Connie Vineyard, 90, who traveled from Madison, Wis., for events in Albuquerque and Santa Fe, was the only member of the pioneering special Army reconnaissance unit from World War II able to attend.
But about 55 historians, relatives and friends of Alamo Scouts joined him at the unit’s last reunion. It included a stop Friday at the New Mexico National Guard Bataan Memorial Museum in Santa Fe.
Alamo Scouts played a key part in liberating survivors of the Bataan Death March from a prisoner-of-war camp near Cabanatuan City in the Philippines. That mission in 1945 freed 511 men, and it has an enduring connection to New Mexico. No state lost more of its native sons at Bataan than New Mexico.
Vineyard was still in training as an Alamo Scout when World War II ended later in 1945 with the surrender of Italy, Germany and Japan. Even so, he said, his bond with fellow Scouts was strong, and he had hoped to see old buddies from New Jersey and Florida at the reunion. Age, illnesses and the strain of travel prevented other Scouts from attending the final reunion.
“I’m very disappointed,” Vineyard said.
The Alamo Scouts Historical Foundation says only five of the original 138 operational Scouts and seven graduates of the unit’s training center are still alive. With their ranks thinning and costs rising, the historical foundation is discontinuing the annual reunions.
Alamo Scouts were a forerunner of special military units such as the Green Berets. Commanded by then-Lt. Gen. Walter Krueger, the Alamo Scouts existed for only two years. But they conducted at least 112 missions behind Japanese lines in World War II, according to the unit’s historical foundation.
Sworn to secrecy, the Scouts said nothing about their service for decades. Then books and a movie, The Great Raid, introduced the Scouts to the general public during the last 20 years.
Among those at the reunion was author Lance Zedric, who in 1995 published a groundbreaking book, Silent Warriors of World War II: The Alamo Scouts Behind the Japanese Lines.
Asked what stands out most about the Scouts, Zedric had a quick reply: “The quality of the men. They were not braggarts. They were true to their missions, and that meant being secretive, being accurate.”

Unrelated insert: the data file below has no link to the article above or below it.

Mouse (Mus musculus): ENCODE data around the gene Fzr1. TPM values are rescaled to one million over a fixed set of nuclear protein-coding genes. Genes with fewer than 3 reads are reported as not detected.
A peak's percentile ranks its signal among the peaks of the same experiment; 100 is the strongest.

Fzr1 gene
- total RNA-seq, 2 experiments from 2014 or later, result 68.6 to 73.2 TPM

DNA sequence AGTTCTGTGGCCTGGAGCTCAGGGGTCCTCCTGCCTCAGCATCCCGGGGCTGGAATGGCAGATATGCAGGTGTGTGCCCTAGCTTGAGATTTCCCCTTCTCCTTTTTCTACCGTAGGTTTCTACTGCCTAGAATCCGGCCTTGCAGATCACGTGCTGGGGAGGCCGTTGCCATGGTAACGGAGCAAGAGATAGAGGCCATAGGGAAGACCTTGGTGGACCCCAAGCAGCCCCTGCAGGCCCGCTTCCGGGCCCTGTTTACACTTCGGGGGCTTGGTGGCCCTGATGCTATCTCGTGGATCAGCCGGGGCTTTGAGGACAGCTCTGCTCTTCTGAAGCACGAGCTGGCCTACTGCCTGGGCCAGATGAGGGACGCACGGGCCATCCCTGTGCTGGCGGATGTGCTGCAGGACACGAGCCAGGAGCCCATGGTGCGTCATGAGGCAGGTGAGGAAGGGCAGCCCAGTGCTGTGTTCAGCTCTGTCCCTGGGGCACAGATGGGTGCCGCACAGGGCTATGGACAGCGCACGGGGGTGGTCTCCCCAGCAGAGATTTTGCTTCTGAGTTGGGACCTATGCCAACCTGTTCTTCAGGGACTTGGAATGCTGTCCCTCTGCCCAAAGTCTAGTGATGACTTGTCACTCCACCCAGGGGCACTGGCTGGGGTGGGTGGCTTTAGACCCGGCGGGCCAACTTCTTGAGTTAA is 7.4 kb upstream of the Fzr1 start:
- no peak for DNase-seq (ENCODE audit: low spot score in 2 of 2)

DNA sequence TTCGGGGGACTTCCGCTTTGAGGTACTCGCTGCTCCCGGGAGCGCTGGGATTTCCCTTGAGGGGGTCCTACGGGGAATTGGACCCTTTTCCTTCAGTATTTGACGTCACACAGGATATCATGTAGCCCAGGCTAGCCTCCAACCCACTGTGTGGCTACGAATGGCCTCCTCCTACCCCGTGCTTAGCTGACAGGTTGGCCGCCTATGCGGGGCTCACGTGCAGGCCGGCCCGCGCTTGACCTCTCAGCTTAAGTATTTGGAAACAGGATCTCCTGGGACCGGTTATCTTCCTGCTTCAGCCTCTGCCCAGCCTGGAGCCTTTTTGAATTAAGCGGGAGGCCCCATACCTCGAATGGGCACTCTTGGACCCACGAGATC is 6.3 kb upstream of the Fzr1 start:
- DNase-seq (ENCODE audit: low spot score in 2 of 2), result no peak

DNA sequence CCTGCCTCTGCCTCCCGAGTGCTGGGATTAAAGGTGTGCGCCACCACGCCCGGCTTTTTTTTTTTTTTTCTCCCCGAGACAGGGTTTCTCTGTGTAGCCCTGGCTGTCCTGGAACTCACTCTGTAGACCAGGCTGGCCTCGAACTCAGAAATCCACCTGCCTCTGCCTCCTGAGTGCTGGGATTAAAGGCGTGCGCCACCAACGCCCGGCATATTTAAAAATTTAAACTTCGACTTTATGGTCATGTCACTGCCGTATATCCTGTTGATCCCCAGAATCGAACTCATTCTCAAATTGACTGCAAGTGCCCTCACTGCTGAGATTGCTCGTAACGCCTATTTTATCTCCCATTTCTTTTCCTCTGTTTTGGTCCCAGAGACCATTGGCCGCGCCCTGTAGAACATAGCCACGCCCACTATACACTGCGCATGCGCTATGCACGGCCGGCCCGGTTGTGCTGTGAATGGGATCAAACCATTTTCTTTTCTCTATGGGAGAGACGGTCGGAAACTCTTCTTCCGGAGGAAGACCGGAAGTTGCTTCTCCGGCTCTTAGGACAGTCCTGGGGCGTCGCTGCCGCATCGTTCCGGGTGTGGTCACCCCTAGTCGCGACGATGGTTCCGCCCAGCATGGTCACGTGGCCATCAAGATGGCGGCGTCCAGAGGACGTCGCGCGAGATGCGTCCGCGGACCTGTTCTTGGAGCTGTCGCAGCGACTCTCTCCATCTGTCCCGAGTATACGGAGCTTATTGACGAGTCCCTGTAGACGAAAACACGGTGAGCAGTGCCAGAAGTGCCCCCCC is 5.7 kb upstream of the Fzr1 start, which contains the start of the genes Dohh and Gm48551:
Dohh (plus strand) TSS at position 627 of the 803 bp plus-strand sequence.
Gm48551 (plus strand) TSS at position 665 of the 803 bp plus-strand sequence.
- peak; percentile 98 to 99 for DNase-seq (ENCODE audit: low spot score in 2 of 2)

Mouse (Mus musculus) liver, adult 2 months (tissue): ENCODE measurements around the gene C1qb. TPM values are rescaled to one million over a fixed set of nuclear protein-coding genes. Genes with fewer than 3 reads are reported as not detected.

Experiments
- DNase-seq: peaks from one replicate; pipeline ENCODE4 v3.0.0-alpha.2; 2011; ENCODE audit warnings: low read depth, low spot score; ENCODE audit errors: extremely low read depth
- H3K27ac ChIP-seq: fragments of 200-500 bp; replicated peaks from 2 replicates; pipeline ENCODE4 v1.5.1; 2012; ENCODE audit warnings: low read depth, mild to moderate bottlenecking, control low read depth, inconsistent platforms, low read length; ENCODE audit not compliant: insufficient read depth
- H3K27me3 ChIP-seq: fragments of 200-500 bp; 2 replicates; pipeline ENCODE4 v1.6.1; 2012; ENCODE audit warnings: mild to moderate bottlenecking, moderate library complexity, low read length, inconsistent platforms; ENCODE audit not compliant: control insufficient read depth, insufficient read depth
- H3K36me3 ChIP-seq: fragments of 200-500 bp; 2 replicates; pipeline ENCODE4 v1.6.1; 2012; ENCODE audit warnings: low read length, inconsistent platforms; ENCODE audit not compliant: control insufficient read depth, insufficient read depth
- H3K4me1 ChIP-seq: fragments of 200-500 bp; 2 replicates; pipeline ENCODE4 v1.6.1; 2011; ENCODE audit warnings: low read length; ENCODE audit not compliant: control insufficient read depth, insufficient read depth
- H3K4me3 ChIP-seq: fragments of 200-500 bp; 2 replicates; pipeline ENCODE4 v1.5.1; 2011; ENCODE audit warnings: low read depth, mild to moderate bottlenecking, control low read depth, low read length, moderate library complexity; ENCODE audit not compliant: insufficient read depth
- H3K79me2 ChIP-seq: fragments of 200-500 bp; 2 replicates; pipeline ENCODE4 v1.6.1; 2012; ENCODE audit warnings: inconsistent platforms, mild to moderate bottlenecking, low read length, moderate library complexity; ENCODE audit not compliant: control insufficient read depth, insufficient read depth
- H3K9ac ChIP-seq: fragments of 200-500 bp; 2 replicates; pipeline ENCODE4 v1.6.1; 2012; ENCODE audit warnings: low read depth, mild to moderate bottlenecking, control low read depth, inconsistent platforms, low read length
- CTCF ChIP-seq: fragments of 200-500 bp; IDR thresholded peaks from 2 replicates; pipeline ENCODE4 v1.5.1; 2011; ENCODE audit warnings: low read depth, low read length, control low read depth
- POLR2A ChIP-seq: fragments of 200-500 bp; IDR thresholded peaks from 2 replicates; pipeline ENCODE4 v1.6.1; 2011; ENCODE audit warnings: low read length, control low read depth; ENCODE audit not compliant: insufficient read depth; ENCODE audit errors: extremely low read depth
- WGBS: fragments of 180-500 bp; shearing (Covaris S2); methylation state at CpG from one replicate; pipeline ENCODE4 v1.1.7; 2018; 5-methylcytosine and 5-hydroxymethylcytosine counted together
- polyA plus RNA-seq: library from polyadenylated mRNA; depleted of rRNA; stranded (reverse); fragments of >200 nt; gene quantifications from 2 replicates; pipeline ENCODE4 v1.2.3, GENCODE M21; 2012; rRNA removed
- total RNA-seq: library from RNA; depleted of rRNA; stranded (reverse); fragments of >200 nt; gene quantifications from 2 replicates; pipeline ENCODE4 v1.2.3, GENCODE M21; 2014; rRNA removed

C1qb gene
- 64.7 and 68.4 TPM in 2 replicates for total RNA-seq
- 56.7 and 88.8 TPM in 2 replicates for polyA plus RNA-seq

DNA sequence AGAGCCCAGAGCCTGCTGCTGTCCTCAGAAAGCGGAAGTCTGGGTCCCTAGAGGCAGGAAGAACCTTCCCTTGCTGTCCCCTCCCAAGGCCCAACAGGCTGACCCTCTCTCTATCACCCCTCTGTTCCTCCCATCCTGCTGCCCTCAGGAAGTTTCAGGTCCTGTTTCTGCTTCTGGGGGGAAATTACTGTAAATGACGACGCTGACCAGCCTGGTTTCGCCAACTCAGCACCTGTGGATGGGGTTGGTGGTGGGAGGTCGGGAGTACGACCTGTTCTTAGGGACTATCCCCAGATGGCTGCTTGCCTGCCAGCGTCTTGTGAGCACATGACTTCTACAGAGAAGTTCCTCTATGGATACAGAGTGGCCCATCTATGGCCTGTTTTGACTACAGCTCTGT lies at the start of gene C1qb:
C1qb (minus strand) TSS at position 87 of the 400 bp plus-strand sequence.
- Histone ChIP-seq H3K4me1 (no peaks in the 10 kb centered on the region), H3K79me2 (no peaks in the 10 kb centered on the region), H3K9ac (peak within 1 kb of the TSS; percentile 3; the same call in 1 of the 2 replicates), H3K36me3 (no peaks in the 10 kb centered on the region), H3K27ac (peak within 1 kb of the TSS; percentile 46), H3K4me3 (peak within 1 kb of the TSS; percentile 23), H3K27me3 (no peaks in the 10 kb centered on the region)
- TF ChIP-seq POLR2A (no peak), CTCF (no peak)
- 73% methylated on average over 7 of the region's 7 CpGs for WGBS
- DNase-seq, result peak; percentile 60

Bruce Kittleson, son of the late Scout Galen Kittleson, also attended the reunion. His dad helped free Bataan survivors at the Cabanatuan prison camp. Galen Kittleson also served in Vietnam, where in 1970, at age 45, he took part in a failed raid to rescue prisoners of war near Hanoi.
The exploits of the Scouts and other U.S. soldiers at Cabanatuan inspired The Great Raid, released in 2005.
Zedric said he watched the movie with Galen Kittleson, and the old Scout gave a terse, direct review, announcing which parts were true and which were fabrications of Hollywood.
Bataan is a torrid peninsula west of Manila in the Philippines. The Japanese, who had attacked Pearl Harbor on Dec. 7, 1941, advanced on Corregidor Island and Bataan by springtime.
In all, about 12,000 American and 63,000 Filipino soldiers dug in to try to stop the advancing Japanese. Incredibly, more than 1,800 of the Americans at Bataan were from New Mexico, members of the 200th and 515th Coast Artillery Regiment.
The New Mexico brigade and the rest of the allied forces had little food, water or ammunition. With a massacre looming, the U.S. commander surrendered his forces at Bataan Peninsula on April 9, 1942.
After the defeat came the death march, covering about 65 miles to a Japanese compound.
About half the soldiers from New Mexico who were at Bataan died in the death march or as prisoners of war. Of the 900 who came home, state historians estimate, half died within a year or two, belated casualties of war.
Vineyard heard accounts of New Mexico’s deep connection to Bataan at the museum in Santa Fe.
His grandsons paid all his expenses for the reunion. He said he would have made the trip anyway, but their gesture was a source of pride for him, a tribute to an old unit that many only now are discovering.